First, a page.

A wealthy man wants his three free-spending daughters, who are in their twenties, to learn fiscal discipline. An attorney suggests that Charley, an efficiency expert, move in and provide guidance. The young women play a trick on the stiff-necked Charley by having Thelma, one of the sisters, switch places with Greta, their garboesque maid. Greta plays her part well, vamping and flirting with Charley, to the chagrin of her husband, the butler. Eventually, Charley smells a rat and, in his nightshirt, confronts Thelma in her bedroom. Lessons in frugality give way to farce as a shotgun and suit of armor provide the props of a dénouement. Written by
This is another typically hilarious short comedy that has the benefit of Charley Chase, this time as both star and co-director. He plays an "efficiency expert" hired to introduce some economy into the lives of a rich man's three daughters. With a Chase comedy's typical deftness, he's quickly placed into the most hilariously embarrassing situations that this could bring about when, after coming prepared to entertain children, he meets three beautiful women, and one of them, the enchanting Thelma Todd, who always enlivens the proceedings decides to impersonate the maid.
The fact that Charley is supposed to be playing a serious businessman just adds to the humor when he has to deal with being caught in every kind of compromising position with the girls, humiliate himself in a knight's costume, &c. This short is also extremely suggestive -- in some very funny ways -- for a 1930s film, even considering it comes before the introduction of the Hayes Code. The comedy set pieces include Charley's embarrassment when the girls start undressing to show why they need to order expensive new underwear, and suggestions that he may end up sleeping with the supposed maid! There's a funny turn by Hal Roach regular Billy Gilbert as a grumbling butler with impressive sideburns, and Charley himself is great here too, as always. I'm in what seems to be the minority (and in respectful disagreement with a previous IMDb commentator) who likes his sound shorts better (which is not to say I don't love the silents too) -- he had a screen character that broadened and developed when allowed to speak, rather than becoming more limited (like perhaps Buster Keaton's). He can put across so much fussy politeness, embarrassment, and attempted charm in his delivery that it just makes the shorts that much funnier. Here he gets a great monologue with his initial monologue on economy to the girls getting muddled into a bunch of senseless mixed metaphors in his bashfulness in front of their beauty.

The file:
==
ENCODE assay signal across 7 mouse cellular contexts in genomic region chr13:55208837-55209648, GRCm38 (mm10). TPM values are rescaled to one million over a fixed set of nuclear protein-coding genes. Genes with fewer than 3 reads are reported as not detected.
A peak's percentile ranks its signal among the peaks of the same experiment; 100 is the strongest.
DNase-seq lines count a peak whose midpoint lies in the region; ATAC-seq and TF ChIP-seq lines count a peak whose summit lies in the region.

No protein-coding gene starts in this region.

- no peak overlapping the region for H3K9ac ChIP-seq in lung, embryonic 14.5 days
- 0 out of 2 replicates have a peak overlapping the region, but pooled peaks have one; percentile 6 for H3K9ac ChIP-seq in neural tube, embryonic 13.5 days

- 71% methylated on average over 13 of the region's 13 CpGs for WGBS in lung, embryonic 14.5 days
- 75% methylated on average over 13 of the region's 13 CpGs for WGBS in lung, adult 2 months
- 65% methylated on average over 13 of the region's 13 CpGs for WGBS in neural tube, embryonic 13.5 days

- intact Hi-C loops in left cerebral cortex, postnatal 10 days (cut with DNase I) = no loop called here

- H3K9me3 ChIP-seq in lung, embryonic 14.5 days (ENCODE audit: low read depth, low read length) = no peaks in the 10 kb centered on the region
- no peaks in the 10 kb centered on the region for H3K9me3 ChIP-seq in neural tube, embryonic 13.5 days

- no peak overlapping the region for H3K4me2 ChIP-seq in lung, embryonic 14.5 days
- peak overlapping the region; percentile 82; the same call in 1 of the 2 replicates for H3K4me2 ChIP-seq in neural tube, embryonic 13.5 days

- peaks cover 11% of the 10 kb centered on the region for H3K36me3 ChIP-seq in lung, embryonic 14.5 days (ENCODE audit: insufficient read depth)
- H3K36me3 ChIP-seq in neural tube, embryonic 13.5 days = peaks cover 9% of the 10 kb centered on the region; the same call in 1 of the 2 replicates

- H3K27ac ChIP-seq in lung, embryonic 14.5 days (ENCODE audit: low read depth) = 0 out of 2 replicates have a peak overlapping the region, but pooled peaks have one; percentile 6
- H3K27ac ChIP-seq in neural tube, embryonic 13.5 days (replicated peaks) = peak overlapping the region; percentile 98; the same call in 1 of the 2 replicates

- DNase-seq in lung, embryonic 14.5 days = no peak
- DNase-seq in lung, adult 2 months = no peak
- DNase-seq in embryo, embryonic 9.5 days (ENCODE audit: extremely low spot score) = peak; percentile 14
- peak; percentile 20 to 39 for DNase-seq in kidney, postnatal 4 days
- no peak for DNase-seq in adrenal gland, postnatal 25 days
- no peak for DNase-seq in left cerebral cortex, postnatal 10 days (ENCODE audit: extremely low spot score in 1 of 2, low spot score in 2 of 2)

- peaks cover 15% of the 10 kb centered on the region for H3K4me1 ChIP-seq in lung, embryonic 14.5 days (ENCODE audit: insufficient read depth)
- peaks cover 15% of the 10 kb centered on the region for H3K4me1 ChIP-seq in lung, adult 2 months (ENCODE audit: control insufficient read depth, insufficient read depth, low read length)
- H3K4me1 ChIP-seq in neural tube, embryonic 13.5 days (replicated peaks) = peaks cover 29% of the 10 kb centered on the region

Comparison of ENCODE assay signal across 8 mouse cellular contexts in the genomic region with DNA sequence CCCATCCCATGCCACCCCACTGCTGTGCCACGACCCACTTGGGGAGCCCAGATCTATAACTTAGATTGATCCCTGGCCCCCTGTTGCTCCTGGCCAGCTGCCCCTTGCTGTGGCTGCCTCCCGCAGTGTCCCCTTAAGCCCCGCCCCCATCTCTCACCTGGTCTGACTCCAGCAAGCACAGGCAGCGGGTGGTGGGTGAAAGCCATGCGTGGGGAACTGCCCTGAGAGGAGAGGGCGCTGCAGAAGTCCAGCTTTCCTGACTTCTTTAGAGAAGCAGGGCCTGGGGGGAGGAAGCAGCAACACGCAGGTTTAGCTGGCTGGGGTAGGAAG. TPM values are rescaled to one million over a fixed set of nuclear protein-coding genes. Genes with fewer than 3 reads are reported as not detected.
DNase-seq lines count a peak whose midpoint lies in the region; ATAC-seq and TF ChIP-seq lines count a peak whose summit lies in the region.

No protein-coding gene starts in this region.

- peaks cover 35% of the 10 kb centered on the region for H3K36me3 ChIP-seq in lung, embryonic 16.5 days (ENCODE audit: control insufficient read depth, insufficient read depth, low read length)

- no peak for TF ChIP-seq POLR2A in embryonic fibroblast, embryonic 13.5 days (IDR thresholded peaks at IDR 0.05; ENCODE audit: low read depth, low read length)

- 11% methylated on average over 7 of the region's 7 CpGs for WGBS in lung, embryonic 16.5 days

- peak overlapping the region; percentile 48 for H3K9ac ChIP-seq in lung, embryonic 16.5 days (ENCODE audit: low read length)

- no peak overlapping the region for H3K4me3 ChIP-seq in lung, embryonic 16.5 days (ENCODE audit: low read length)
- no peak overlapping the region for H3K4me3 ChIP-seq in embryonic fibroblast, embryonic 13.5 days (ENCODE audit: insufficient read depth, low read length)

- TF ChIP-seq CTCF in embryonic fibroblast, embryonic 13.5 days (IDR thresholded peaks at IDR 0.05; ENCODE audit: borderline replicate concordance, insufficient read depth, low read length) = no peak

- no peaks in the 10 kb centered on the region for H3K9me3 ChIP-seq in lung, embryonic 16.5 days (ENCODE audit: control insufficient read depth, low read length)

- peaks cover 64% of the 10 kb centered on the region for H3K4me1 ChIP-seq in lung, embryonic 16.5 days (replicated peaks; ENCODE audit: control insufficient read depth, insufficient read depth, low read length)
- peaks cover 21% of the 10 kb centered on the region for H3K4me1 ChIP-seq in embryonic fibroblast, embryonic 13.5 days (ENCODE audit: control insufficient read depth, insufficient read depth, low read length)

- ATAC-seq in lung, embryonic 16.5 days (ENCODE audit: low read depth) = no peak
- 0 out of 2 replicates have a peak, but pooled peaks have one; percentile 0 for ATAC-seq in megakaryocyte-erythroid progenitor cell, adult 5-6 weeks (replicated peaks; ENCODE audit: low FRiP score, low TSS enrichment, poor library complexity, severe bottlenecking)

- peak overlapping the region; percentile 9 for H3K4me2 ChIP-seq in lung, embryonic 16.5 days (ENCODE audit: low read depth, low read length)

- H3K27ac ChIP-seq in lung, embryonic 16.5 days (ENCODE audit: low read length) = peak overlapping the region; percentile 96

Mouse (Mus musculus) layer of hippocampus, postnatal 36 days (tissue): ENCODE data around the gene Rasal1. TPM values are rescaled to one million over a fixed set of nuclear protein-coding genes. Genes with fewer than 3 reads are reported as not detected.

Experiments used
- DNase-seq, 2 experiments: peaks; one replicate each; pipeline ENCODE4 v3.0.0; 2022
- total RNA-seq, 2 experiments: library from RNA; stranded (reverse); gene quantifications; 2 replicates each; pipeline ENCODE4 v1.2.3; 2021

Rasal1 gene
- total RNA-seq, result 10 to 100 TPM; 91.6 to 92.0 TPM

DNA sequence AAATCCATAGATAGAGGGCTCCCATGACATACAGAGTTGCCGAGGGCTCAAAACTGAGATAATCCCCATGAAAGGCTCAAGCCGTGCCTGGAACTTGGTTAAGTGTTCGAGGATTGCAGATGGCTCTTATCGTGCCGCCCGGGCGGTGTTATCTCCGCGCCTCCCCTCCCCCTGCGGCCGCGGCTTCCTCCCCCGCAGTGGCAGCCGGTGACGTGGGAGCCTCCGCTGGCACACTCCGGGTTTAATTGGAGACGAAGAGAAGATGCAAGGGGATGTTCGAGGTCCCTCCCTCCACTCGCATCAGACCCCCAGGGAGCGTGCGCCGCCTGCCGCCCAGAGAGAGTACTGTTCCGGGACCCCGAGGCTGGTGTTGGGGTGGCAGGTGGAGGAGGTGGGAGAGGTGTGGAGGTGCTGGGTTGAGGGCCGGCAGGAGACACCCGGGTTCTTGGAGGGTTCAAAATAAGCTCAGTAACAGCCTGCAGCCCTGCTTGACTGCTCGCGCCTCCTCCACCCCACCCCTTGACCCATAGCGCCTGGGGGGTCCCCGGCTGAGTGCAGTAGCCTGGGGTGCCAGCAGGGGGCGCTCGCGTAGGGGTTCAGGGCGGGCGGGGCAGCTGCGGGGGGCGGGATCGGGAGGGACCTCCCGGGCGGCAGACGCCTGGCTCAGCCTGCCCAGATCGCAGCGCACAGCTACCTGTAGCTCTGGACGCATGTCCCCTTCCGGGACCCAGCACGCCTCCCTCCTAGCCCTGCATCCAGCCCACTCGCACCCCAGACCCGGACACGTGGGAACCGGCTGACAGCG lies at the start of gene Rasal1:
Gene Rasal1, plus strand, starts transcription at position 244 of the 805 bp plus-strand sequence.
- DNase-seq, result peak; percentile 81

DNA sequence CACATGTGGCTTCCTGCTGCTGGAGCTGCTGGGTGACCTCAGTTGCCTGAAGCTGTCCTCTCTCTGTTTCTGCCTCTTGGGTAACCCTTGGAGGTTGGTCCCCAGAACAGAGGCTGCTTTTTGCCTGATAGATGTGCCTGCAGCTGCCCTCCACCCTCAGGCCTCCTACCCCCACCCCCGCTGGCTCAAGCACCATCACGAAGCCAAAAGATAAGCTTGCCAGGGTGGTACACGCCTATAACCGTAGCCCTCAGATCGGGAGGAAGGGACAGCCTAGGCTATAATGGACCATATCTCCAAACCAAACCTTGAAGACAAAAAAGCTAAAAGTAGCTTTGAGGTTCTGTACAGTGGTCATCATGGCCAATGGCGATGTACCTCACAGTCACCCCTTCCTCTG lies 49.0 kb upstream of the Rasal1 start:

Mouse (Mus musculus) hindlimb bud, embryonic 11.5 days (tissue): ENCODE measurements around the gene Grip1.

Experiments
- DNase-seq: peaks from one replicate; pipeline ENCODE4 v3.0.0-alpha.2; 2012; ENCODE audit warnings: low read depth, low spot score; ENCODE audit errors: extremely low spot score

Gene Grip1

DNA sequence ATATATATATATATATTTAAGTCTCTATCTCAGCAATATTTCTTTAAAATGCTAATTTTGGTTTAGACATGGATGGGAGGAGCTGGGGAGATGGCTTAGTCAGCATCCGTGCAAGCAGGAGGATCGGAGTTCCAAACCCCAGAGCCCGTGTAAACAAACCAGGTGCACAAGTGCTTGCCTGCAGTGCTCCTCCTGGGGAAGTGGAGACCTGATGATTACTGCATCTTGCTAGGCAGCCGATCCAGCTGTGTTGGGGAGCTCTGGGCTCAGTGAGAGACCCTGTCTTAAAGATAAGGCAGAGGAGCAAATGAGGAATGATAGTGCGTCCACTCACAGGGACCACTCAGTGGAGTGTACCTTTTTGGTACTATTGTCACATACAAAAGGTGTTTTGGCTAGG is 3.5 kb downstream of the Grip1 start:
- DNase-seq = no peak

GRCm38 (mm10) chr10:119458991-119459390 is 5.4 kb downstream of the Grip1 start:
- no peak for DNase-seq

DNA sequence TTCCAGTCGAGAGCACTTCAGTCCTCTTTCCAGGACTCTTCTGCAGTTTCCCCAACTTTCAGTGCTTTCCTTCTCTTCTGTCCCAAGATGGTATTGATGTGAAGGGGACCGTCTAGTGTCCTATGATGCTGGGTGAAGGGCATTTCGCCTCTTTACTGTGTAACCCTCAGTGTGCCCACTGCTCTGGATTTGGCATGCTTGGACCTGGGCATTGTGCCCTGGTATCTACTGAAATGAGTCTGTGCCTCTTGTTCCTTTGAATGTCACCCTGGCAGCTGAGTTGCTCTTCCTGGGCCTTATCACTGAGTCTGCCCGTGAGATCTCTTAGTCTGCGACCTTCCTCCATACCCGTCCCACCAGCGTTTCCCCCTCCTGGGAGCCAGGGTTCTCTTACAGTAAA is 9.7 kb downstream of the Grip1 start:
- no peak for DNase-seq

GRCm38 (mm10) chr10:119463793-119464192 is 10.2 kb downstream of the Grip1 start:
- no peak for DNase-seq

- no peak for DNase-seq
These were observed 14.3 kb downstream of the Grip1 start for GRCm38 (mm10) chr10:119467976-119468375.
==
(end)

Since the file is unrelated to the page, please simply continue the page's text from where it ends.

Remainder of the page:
This is a great example of Charley Chase's comedy, definitely recommended if you get the chance to see it.
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